Saturday, November 28, 2009

We're back!

I’d been out of the hunting loop for three weeks after getting the flu ( next year I’ll get a flu shot ). The day looked like it had a good chance of going well as two roosters were going after each other in the middle of the gravel road as I was pulling up to the area I was hunting. I was starting at a farm just west of Hutchinson, MN. One of the roosters that I saw as I was pulling up to the farm flushed into the CRP that I was planning to hunt. I unloaded the two English Setters and started to follow the edge of the corn field. We worked all the way down the one side of the 40 acre field we didn’t move any birds but they did get birdy a few times. After working the short side we started to come back the long side. This side of the field borders a road and also has a nice set of trees between the road and the field. I could see birds coming out of the trees where they had been roosting. Even though I could see the birds head into the grass we were unable to get any points. I took Fergie out by herself to see if we could find any stragglers. She did a good job working but we didn’t see any birds. We decided to load up and hit another farm.

We went to south of Hutchinson and tried my favorite farm. We haven’t had as much luck this year as it has ben wet and the corn came out really late. We pushed the usual areas and didn’t see anything but as we made the turn to parallel the highway the dogs started to get birdy. Tina went on point a few yards into the grass and as I started to move in to flush the bird it flushed almost straight up and I was able to drop it in one shot. One cool part was that there a number of cars going by and they saw me get the bird and a couple of them honked. I hope it was in appreciation. We continued to work the grass and Tina went on point again and we were able to bring it down.

It was nice to finally get a few birds out of our favorite area. It was still really wet in a lot of areas so it will be interesting to see if we see more birds as it freezes up.

Friday, November 27, 2009

Knocked Down By The Flu

The past three weeks have been frustrating as the weather has been good for hunting but the flu had me knocked out for almost three weeks. The dogs have been giving me the evil eye every weekend when we didn't go out hunting. I had even planned to use a few vacation days for mid week hunting and had to cancel those. I think the last half of December will see me use a few.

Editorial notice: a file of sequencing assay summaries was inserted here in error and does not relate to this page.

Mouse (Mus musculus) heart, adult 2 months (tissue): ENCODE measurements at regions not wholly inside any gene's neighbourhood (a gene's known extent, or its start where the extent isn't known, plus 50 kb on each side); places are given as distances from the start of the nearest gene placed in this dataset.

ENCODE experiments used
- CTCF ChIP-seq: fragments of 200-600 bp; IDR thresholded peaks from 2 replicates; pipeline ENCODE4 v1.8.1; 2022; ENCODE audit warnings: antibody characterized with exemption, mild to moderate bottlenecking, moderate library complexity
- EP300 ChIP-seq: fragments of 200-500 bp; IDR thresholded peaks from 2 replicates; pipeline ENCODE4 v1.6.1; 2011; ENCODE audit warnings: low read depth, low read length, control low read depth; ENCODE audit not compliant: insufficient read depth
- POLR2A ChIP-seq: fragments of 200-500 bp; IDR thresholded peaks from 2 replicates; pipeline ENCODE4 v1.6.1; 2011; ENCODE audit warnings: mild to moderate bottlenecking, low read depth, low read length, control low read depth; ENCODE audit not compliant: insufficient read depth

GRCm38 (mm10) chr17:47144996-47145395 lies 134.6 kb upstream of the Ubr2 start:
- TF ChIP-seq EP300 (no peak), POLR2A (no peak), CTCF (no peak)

Another drawback to being sick and not going hunting is that I've had time to do too much on-line shopping for hunting gear I didn't really need. It made me feel better when it showed up. Hope to get to use it yet this year.

Monday, November 16, 2009

The Radical New Wad Inside Remington’s Ultimate HyperSonic Steel™ Shells

Written by Nick Sisley   
A research team at Remington has developed a revolutionary new wad design that lets steel shot fulfill its long-promised potential as the ultimate waterfowl load.
For waterfowl hunting, steel shot is the odds-on favorite. Other non-toxics are available, and most all of them result in better performance than steel. But these other non-toxic waterfowl loads are not purchased in huge quantities for one basic reason – they are more expensive than steel loads – a lot more expensive.
If you shot any of the early steel loads from several decades back you know those loads were very poor. They shot horrible patterns, produced a lot of powder fouling, and maybe crippled more ducks than the lead pellets that ducks ingested. Slowly the shotshell manufacturers improved on the steel loads. One factor that helped this along was new powders designed with steel in mind. This resulted in less powder fouling. Those who shot semi-auto shotguns at ducks cheered this breakthrough as this meant their shotguns now kept shooting instead of jamming so often.
Another factor that helped steel loads kill ducks more effectively was that the ammo companies were able to increase velocities with the new powders. Since steel is less dense than lead (lighter by 30 percent), the increased velocity helped steel enhance its killing power.
However, current steel loads are at their maximum – both from a velocity standpoint and from a chamber pressure standpoint. In fact, most high velocity steel loads produce chamber pressures that are right at the top of what experts consider safe. Increase chamber pressures further and we increase the chance of starting to blow up some shotguns. No ammo company is going to do that in these sue-happy times.
So how can we (1) reduce chamber pressures and still keep velocity of steel loads at current levels, and/or (2) increase steel shot velocity levels – and still keep chamber pressures within proper safety standards?